Preemie for a Day

An interactive, multisensory workshop simulating the premature birth experience from the baby’s point of view has our Newborn Critical Care Center nurses rethinking how to provide the best care to our tiniest, most fragile patients.

Nurses participated in an innovative simulation experience called Preemie for a Day Article by: Diane Hudson-Barr, PhD, RN, Clinical Nurse Specialist, Neonatal Developmental Care Specialist; Sarah Kenney, March of Dimes NICU Family Support Specialist; and Jennifer Flippin, RN, BSN, RNC-NIC, Nurse Manager, Newborn Critical Care Center

First it’s quiet. You’re in a warm, safe, comfortable environment. Then, in an instant, you’re thrust into complete chaos. Bright lights. Loud noises. People touching you.

This is how premature babies experience birth. Nurses from the Newborn Critical Care Center (NCCC) at N.C. Children’s Hospital recently participated in a simulated premature birth experience during “Preemie for a Day,” sponsored by the March of Dimes. The four-hour workshop gave the nurses a unique opportunity: experiencing delivery from the baby's point of view.

"The presenters, a NICU registred nurse and pediatric occupational therapist, began the program with a review of the baby’s normal development in utero and how exposure to the light, sounds, smells and healthcare provider touch can alter ongoing development of a premature baby," explains Jennifer Flippin, RN, BSN, RNC-NIC, NCCC nurse manager. "The presenters facilitated discussion about strategies that could be used in everyday practice to promote optimal neurosensory development for the babies."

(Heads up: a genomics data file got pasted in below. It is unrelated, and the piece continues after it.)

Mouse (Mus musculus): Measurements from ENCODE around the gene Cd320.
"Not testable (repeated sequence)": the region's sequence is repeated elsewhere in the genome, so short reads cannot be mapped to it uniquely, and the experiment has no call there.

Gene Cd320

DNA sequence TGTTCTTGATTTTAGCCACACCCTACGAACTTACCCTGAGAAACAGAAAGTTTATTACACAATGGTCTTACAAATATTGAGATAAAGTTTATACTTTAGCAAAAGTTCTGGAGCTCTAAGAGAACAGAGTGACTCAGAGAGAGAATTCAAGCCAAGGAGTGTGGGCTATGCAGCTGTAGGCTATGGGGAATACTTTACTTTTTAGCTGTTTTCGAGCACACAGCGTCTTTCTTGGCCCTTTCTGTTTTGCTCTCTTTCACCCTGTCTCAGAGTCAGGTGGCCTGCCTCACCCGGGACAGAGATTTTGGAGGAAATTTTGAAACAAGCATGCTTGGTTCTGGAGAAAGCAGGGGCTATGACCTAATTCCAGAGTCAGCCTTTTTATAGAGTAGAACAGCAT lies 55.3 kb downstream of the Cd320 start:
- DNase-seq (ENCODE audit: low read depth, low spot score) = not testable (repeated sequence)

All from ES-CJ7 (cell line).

After the introductory discussion, nurses moved to the hands-on session of the workshop. Five nurses volunteered to play the role of newborn preemies. These nurses went into a different room with dimmed lights and listened to sounds recorded from the womb. They were asked to curl up in their most comfortable position. The other participants formed five care teams. They were instructed to mimic the admission process, and dramatically interrupted the calm and quiet environment of the volunteer preemies.

The adult preemies were first restrained, their arms and legs taped to the mattress. Then came the "intubation" with straws taped to their faces. The nursing teams prepared IVs with cold alcohol wipes and "inserted" a straw IV taped to a board for securing. The preemies had their temperature taken under the arm using a cold metal rod that had not been pre-warmed. Their heartbeats were assessed using a cold stethoscope.

All every day things done for a baby admitted to an ICU.

After the hands-on activity, each of the preemies took a turn to tell the other participants how the experience felt to them. They described how startled they were, how overwhelmed they felt and how threatening the experience was to them.

"Hearing those feelings from the preemie volunteers helped the nurses to better understand how traumatic the admission process is for critically ill babies," says Jennifer Flippin. "As participants left the workshop, you could hear them talking about ways they would change their practice to be more developmentally supportive of the babies. This is exactly the outcome that the organizers had hoped for."

View Preemie for a Day news coverage by WRAL >>

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